Tyler Martin, Materials Science and Engineering Division, NIST
"Enhancing Neutron and X-ray Scattering of Soft Materials Using Theory, Simulation, and Machine Learning"
Coffee and snacks will precede the seminar at 3 p.m. in the Ford ES&T atrium (first floor)
Societal need and regulations are driving the reformulation of products so that they reduce the pace of climate change and cause less harm to humanity and the environment. Complicating this task is the fact that consumer and industrial formulations often consist of dozens to hundreds of components with wildly varying and sometimes conflicting purposes and design requirements. With this large number of carefully balanced components, small perturbations to a formulation, for example replacing a petroleum-derived fragrance with a bio-derived one, can cause large changes in macroscopic properties and functionality. Combining this property instability with a combinatorically large phase space creates a clear need for new methods which increase the knowledge gained from each characterization while reducing the time and number of measurements needed to achieve a goal. In this talk, I will outline NIST-led efforts to develop new theoretical, simulation, and machine-learning based approaches for improving neutron and x-ray scattering measurements, workhorse tools for formulation development. I will highlight our development of polymer liquid state theory models and the Autonomous Formulation Lab (AFL), our open-source, machine learning driven platform for formulation optimization and discovery.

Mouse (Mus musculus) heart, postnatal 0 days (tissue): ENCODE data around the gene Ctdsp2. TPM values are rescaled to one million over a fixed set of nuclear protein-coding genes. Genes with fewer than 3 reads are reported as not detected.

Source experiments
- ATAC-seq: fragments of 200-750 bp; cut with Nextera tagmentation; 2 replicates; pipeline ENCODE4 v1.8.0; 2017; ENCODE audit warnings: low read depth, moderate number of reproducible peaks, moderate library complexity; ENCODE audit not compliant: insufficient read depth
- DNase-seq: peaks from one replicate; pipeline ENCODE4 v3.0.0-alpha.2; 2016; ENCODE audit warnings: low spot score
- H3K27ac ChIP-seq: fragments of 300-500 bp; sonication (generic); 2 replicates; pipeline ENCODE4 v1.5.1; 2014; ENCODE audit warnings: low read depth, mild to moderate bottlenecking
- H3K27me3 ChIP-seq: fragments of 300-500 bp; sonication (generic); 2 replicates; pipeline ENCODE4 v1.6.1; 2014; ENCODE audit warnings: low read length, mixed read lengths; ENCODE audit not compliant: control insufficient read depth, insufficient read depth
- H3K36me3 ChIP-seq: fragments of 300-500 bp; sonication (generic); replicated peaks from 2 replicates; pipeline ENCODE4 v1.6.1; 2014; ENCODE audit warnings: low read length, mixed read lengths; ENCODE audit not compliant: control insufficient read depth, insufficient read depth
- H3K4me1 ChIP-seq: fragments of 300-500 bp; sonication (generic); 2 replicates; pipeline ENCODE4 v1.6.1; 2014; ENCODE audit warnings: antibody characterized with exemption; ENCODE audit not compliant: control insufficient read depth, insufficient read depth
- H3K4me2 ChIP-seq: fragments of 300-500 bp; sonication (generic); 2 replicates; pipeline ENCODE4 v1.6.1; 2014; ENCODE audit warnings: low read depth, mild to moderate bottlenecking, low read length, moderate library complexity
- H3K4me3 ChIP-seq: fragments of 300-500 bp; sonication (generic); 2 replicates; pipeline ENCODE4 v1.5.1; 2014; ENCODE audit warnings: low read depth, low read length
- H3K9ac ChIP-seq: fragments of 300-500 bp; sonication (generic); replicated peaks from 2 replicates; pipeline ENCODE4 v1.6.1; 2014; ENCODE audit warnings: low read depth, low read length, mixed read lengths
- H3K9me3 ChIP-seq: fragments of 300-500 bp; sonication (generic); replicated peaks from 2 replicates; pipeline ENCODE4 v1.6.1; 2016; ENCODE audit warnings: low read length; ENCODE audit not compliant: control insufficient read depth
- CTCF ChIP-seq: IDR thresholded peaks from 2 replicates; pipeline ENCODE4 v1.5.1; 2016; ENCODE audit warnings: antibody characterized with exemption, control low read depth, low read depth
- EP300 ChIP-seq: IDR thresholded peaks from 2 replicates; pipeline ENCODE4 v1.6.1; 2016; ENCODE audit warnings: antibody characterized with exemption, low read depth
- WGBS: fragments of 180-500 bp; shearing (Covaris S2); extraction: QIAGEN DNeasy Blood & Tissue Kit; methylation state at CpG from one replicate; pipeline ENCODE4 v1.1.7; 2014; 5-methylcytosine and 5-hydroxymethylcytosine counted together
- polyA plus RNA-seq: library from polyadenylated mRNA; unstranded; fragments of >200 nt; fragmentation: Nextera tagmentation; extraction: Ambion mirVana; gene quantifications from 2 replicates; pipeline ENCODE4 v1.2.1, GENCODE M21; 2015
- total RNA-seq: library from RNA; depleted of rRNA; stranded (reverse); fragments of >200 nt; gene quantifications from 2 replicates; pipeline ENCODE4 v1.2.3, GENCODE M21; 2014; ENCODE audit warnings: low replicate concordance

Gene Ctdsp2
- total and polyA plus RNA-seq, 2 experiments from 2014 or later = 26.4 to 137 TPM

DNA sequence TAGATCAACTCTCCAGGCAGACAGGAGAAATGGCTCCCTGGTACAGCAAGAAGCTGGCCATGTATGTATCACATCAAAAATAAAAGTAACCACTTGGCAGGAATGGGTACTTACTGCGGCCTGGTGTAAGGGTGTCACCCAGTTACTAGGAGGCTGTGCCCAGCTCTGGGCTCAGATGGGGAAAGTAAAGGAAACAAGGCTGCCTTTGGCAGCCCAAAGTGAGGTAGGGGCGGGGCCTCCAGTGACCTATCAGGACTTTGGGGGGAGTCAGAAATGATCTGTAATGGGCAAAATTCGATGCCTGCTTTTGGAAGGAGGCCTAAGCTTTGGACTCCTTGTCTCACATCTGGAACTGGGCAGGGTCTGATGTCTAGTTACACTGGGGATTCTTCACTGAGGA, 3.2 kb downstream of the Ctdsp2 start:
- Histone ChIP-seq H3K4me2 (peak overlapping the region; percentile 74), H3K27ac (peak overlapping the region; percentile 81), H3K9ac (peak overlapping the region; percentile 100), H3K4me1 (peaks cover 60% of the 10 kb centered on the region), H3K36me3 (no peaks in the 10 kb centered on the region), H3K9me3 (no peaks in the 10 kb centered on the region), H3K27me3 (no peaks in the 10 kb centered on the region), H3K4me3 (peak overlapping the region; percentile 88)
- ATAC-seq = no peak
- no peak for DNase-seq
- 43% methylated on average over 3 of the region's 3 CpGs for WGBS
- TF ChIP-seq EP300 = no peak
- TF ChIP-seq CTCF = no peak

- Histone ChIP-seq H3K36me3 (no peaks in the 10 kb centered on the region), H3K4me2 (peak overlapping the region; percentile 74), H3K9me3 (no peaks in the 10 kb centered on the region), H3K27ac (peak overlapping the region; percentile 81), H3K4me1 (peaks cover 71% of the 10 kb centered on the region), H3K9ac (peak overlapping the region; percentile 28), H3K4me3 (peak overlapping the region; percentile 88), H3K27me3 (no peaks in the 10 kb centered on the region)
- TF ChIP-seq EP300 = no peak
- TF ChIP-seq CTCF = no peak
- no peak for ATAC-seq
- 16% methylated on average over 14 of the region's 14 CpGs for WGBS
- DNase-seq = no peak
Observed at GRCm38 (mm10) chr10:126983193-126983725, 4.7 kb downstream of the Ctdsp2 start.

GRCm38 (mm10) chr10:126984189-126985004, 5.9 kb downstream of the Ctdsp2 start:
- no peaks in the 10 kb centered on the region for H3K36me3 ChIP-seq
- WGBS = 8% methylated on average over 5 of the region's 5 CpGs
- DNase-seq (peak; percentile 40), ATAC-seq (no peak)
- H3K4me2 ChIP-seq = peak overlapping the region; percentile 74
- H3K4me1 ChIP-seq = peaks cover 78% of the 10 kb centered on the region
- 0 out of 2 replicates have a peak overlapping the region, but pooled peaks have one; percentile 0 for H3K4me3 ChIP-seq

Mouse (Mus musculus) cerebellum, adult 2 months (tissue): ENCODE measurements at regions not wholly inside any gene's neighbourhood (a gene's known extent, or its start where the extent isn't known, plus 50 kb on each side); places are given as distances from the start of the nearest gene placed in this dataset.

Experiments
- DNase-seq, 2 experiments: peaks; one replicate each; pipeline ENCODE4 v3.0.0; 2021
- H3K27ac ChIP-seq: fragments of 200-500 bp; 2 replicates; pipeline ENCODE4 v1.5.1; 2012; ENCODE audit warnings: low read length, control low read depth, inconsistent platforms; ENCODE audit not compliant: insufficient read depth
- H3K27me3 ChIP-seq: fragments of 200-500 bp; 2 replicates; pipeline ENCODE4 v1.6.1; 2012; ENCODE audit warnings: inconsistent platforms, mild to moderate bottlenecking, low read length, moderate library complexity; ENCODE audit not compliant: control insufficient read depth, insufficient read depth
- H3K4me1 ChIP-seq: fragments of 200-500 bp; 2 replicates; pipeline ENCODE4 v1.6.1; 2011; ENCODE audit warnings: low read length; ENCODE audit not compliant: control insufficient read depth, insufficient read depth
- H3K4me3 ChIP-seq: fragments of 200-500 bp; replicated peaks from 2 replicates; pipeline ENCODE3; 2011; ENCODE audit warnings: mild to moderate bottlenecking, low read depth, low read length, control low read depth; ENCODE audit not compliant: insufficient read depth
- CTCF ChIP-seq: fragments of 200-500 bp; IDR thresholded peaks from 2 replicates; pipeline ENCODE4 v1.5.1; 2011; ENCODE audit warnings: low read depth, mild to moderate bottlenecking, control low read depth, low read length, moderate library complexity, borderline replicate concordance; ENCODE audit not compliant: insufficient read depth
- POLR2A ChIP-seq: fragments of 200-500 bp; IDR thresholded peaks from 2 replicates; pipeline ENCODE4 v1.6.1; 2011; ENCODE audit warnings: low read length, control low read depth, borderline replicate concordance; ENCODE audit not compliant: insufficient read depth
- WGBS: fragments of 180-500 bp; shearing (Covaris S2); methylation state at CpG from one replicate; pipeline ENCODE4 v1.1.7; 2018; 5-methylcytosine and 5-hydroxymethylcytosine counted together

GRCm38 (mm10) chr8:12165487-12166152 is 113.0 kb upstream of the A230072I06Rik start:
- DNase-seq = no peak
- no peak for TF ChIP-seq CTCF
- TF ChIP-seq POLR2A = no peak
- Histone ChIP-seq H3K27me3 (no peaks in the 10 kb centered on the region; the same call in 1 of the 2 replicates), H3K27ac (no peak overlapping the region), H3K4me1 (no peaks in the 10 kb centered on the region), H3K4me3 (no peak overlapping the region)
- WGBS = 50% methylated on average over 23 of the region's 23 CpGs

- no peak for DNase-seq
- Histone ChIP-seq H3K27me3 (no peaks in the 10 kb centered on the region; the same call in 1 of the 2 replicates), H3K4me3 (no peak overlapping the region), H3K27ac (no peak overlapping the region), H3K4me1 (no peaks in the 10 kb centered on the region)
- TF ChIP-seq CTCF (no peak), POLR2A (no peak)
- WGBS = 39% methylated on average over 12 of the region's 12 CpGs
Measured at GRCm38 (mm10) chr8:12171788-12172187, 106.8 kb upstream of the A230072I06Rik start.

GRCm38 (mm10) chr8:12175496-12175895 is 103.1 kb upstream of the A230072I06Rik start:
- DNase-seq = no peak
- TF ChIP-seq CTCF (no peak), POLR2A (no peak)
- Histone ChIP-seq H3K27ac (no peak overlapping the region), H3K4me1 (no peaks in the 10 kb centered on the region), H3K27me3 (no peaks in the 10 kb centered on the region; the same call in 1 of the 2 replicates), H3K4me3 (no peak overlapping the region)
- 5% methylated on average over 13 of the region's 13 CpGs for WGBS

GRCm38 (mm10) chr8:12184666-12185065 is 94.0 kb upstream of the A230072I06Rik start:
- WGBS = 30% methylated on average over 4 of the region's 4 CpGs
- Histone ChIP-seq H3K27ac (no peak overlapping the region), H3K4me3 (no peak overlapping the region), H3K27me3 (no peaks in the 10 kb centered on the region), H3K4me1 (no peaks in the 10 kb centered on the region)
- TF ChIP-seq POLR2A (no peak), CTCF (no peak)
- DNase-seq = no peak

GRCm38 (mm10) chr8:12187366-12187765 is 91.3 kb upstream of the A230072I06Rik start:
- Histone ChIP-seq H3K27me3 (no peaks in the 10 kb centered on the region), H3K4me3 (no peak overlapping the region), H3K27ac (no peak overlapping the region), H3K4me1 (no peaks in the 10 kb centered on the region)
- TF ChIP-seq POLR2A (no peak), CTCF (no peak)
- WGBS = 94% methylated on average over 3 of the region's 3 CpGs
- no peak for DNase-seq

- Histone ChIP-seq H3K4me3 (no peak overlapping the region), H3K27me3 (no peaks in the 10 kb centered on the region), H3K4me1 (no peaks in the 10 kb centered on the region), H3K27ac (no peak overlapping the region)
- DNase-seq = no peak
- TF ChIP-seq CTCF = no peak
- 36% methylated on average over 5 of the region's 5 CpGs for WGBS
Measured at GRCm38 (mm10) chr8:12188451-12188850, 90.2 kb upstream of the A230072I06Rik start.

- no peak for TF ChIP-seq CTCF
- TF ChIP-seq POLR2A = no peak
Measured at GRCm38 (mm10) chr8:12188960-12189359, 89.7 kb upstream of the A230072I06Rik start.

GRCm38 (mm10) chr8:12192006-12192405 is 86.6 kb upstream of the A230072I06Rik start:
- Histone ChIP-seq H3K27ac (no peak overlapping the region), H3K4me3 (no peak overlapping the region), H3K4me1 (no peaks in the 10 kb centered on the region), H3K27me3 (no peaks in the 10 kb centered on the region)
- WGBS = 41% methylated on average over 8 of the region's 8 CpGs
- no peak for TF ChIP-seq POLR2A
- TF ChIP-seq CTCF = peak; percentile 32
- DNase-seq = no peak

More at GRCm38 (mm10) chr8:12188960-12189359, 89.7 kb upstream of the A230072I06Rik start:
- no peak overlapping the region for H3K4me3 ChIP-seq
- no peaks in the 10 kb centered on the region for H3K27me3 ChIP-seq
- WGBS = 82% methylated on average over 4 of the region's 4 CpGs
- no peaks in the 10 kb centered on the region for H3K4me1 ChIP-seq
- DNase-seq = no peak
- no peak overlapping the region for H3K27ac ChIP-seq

Dr. Tyler Martin is a staff member in the Materials Science and Engineering Division at NIST and a neutron beamline scientist for the nSoft consortium at the NIST Center for Neutron Research. Working closely with nSoft stakeholders, he leverages machine learning, molecular simulation, and liquid state theories to enhance neutron and x-ray scattering measurements of soft materials. Tyler co-leads the Autonomous Formulation Lab program, which combines machine learning with automated measurement with the goal of accelerating formulation discovery and optimization. Tyler’s Ph.D. at the University of Colorado focused on using simulation and theory to develop design rules for tailoring polymer nanocomposite morphology.